(The Center Square) – Within two days of Gov. Greg Abbott calling a fourth special legislative session, the Texas Senate passed four bills, advancing all of his legislative priorities late Thursday night and early Friday morning, including two border security bills and two education bills.
At the top on the list was Abbott’s priority legislative goal of the year: to create school choice in Texas for the first time in state history.
Abbott called two previous special sessions this year for the legislature to pass a school choice bill filed by Sen. Brandon Creighton, R-Conroe. But the bill went nowhere in the Republican-controlled House.
Last month, during the third special legislative session, Abbott expanded the call to include additional funding for public education, but Creighton’s bill, which the Senate passed again, went nowhere in the House.
On Thursday, two days after Creighton’s bills, SB 1 and SB 2, were filed, the Senate passed them again. The fourth special session is the fourth attempt to pass Creighton’s school choice bill in both chambers for Abbott to sign.
“Texans across the political spectrum agree that families must have choice in education to ensure their student has the best chance of success. Thirty-one states, Puerto Rico, and Washington D.C., offer education savings accounts for their students, and Texas students should not be left behind. The Texas Senate has passed school choice bills in 2015, 2017, and now four times this year,” Lt. Gov. Dan Patrick said in a statement.
The Senate passed SB 1, “Empowering Parental Rights,” which creates universal Education Savings Accounts (ESAs), funding $8,000 per student per year to be used for a range of tuition and education-related purposes.
It gives Texas families “the power to determine the best school for their child, with their tax dollars,” Creighton said. “Senate Bill 1 is not merely legislation, it’s a pledge to Texas parents, a testament to our trust in their decision-making capabilities and investment in the dreams of our young Texans respecting their individual specific education needs.”
“A one-size-fits-all approach to education in a state with 254 counties and 8,000 campuses leaves many of our students behind and makes no sense,” Patrick said. “Even students in great schools may not have their unique needs met for a variety of reasons. Different students thrive in different environments. Parents must have options other than just their local public school, and the passage of this universal ESA bill represents a great opportunity to place education freedom back in their hands.”
School choice has been held up in the House primarily by Republicans in rural districts who oppose it for several reasons. All Democrats oppose the measure.
The Senate also again passed SB 2, “Teacher Pay Raise and School Funding Increases,” which is a slightly revised version of what passed in the third special session.
The over $5.2 billion funding bill increases rural teacher salaries by $10,000 and urban teacher salaries by $3,000. It expands eligibility under the Teacher Incentive Allotment to allow at least 50% of teachers to earn designations that come with additional pay. It also increases the basic per student funding allotment by $75 per student, doubles the per-student school safety allotment from $10 to $20, and doubles the per-campus allotment from $15,000 to $30,000.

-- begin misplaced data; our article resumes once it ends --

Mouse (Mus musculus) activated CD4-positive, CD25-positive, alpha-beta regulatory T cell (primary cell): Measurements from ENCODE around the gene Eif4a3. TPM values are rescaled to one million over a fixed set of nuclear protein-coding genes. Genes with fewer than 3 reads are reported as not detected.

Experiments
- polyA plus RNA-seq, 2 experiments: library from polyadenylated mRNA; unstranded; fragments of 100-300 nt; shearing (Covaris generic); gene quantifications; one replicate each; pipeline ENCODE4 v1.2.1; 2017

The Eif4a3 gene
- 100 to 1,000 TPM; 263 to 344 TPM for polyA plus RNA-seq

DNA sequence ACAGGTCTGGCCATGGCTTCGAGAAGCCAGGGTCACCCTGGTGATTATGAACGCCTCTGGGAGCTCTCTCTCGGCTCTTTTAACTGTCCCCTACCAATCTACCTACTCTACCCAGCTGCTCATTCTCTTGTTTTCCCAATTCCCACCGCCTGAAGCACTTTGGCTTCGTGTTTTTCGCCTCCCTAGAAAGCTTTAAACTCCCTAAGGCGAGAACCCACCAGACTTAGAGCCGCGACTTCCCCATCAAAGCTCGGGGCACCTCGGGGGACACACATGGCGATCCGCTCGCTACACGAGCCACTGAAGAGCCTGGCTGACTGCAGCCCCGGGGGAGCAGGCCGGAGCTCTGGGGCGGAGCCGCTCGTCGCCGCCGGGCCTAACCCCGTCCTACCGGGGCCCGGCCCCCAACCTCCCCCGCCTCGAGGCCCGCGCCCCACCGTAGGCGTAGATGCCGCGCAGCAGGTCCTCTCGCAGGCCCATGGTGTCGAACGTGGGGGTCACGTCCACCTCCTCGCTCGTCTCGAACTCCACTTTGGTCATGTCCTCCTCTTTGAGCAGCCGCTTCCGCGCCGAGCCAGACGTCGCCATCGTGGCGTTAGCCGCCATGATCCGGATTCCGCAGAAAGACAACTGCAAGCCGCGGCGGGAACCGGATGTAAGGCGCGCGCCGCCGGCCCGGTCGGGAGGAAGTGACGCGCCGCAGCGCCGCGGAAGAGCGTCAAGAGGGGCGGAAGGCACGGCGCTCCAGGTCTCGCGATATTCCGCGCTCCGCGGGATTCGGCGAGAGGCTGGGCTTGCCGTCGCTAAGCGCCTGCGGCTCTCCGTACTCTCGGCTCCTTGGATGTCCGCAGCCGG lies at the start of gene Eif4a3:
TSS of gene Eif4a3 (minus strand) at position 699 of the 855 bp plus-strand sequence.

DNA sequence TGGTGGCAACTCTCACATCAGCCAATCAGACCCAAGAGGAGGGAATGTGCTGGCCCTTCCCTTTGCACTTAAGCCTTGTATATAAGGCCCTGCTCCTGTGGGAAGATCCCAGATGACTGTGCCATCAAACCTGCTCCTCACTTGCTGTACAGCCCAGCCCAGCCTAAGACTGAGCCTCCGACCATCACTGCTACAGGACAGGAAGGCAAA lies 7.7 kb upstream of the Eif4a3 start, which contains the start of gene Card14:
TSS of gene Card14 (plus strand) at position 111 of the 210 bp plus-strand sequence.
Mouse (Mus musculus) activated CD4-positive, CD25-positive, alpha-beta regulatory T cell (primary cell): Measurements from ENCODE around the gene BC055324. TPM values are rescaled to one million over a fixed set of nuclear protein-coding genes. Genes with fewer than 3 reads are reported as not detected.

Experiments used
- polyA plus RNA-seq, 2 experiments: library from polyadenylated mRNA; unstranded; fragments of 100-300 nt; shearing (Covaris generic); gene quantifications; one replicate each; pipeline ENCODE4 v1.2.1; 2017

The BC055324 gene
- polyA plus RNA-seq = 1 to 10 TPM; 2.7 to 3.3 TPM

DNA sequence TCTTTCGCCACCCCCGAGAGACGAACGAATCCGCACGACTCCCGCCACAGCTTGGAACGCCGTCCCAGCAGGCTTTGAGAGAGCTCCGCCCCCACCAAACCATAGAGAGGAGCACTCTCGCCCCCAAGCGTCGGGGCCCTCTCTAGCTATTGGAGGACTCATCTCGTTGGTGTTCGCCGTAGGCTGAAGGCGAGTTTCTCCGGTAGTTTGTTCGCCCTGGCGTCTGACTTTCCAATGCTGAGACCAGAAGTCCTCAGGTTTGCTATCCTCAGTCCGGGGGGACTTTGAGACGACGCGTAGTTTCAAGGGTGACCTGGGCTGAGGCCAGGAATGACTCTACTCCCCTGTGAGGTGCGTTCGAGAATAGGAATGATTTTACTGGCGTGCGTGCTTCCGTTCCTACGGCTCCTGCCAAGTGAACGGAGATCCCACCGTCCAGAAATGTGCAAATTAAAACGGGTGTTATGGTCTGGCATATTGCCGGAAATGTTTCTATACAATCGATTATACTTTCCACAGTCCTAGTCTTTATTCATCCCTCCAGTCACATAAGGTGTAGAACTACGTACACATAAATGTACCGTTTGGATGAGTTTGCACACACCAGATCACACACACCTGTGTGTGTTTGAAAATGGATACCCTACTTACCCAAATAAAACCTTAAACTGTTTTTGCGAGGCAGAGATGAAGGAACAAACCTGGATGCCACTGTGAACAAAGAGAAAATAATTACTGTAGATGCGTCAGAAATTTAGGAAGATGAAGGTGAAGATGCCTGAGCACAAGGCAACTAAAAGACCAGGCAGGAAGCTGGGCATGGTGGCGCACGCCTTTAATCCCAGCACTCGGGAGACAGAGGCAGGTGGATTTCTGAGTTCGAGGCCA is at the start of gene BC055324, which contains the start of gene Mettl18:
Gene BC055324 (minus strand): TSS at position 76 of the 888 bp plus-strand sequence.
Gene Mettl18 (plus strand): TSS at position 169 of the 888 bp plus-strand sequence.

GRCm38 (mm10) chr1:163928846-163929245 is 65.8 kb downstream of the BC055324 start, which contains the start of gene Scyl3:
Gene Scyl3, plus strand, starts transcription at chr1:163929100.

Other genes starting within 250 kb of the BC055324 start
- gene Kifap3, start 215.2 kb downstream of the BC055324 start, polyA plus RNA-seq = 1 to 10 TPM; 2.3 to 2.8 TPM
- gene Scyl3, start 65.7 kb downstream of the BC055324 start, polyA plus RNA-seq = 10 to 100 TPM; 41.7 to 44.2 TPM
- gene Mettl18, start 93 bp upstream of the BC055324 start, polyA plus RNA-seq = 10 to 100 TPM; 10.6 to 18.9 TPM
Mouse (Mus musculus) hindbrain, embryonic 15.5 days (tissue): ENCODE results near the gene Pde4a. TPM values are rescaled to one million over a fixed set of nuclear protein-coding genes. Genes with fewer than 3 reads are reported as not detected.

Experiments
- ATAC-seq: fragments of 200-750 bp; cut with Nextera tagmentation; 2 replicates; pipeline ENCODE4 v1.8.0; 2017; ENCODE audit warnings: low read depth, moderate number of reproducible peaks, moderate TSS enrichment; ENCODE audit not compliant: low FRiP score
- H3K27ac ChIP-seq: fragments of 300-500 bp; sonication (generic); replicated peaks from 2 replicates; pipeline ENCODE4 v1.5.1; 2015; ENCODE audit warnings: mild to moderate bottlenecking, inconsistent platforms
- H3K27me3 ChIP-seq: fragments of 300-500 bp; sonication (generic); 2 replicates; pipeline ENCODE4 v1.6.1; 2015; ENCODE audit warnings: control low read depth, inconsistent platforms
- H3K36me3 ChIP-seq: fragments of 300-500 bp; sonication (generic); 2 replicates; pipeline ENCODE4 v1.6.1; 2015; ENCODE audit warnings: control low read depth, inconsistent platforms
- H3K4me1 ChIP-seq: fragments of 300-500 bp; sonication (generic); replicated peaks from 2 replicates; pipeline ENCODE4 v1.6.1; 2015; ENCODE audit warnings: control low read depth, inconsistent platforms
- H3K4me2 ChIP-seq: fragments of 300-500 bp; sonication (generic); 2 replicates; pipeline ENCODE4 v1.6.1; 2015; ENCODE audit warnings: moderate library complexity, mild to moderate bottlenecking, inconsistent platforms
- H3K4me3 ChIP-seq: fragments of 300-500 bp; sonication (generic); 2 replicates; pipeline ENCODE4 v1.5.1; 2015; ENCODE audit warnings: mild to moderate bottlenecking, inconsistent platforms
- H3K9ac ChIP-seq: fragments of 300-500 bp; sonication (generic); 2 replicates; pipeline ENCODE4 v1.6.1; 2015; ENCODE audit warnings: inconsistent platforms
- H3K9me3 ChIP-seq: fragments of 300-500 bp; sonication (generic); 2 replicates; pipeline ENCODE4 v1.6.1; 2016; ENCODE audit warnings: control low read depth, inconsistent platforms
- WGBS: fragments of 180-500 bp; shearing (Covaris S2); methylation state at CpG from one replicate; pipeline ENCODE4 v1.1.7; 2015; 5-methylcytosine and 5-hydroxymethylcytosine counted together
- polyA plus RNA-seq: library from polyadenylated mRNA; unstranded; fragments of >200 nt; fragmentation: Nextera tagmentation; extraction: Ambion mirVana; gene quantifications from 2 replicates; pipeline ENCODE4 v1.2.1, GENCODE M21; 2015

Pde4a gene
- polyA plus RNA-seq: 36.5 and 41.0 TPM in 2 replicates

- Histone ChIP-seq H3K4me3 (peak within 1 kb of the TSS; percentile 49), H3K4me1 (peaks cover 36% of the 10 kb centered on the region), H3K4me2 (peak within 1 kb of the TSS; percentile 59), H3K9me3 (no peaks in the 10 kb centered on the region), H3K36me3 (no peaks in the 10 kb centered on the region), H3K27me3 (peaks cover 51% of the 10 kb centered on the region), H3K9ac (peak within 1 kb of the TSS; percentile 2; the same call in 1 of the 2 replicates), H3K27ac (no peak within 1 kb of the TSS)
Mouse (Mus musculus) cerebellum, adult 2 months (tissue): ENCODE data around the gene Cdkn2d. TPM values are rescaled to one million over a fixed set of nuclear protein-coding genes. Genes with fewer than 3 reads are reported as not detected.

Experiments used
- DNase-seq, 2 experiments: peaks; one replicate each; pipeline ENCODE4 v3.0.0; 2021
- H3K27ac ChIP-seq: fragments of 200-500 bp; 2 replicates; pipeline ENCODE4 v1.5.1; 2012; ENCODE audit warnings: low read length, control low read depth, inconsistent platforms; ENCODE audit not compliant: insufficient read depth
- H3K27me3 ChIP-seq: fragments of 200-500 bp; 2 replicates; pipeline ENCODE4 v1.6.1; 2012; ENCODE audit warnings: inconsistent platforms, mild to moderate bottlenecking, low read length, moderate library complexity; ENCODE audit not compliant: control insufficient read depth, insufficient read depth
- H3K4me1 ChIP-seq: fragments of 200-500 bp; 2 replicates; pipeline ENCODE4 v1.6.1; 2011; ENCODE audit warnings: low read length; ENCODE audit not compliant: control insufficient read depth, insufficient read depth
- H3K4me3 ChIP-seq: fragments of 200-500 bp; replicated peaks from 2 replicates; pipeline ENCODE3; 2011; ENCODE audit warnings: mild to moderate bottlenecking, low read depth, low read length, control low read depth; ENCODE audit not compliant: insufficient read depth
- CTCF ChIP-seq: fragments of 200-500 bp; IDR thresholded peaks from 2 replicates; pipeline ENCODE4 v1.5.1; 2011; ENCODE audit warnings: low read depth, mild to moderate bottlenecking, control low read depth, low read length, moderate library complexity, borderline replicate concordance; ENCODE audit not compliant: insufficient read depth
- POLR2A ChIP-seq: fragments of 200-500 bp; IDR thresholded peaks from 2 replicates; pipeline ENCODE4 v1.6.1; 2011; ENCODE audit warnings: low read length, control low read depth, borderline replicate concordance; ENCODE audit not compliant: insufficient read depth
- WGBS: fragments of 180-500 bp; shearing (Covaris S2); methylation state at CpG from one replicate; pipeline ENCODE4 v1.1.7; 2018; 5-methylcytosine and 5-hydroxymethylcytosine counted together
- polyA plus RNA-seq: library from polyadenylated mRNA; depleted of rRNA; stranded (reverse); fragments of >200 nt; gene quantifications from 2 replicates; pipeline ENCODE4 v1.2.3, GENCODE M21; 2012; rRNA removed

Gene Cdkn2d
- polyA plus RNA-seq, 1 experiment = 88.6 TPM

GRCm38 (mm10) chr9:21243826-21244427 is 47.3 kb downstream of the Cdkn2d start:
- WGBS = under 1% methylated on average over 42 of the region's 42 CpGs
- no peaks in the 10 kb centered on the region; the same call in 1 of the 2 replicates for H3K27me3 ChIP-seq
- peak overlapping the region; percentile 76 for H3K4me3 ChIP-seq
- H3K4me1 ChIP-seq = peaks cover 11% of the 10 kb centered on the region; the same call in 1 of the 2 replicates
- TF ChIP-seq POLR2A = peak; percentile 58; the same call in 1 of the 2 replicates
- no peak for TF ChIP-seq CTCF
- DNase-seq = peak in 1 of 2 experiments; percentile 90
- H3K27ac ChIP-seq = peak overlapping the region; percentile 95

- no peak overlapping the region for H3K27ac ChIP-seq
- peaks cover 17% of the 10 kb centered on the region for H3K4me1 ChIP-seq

After the bills passed, Creighton said, “The future of Texas begins in the classroom, and earlier tonight the Texas Senate passed legislation that dedicates historic funds into public education, provides across the board raises for Texas teachers, and finally empowers Texas families with universal school choice. The laws we pass today determine the Texas of tomorrow – and these bills will unleash the unlimited potential of Texas students when they have education options that fit each of their respective needs.”
House Democrats disagree and in the third special session introduced their own bill to give all teachers $15,000 raises in a $40 billion spending package. The bill went nowhere.
Republican state Rep. Brad Buckley, R-Killeen, who has historically been against school choice, filed HB 1, an omnibus education funding package. It increases the basic student funding allotment by slightly more than Creighton’s bill, and provides salary and bonus amounts for teachers using different criteria. Buckley’s bill also allocates roughly $10,500 to ESAs. Home-school students would receive $1,000, according to the bill analysis. His plan also limits the number of students eligible to receive ESAs to 40,000. There were over 5.4 million students enrolled in public schools in the 2021-2022 school year, according to TEA.
Previously, Abbott said he’d reached an agreement with Patrick and House Speaker Dade Phelan, R-Beaumont, on passing school choice. But as conflict between Patrick and Phelan escalated, no education bills passed, necessitating a fourth special session.
Only the governor can call a special legislative session, which lasts for 30 days.
Abbott lauded the bills’ passage, saying if enacted they would advance “progress for education freedom, public school funding.”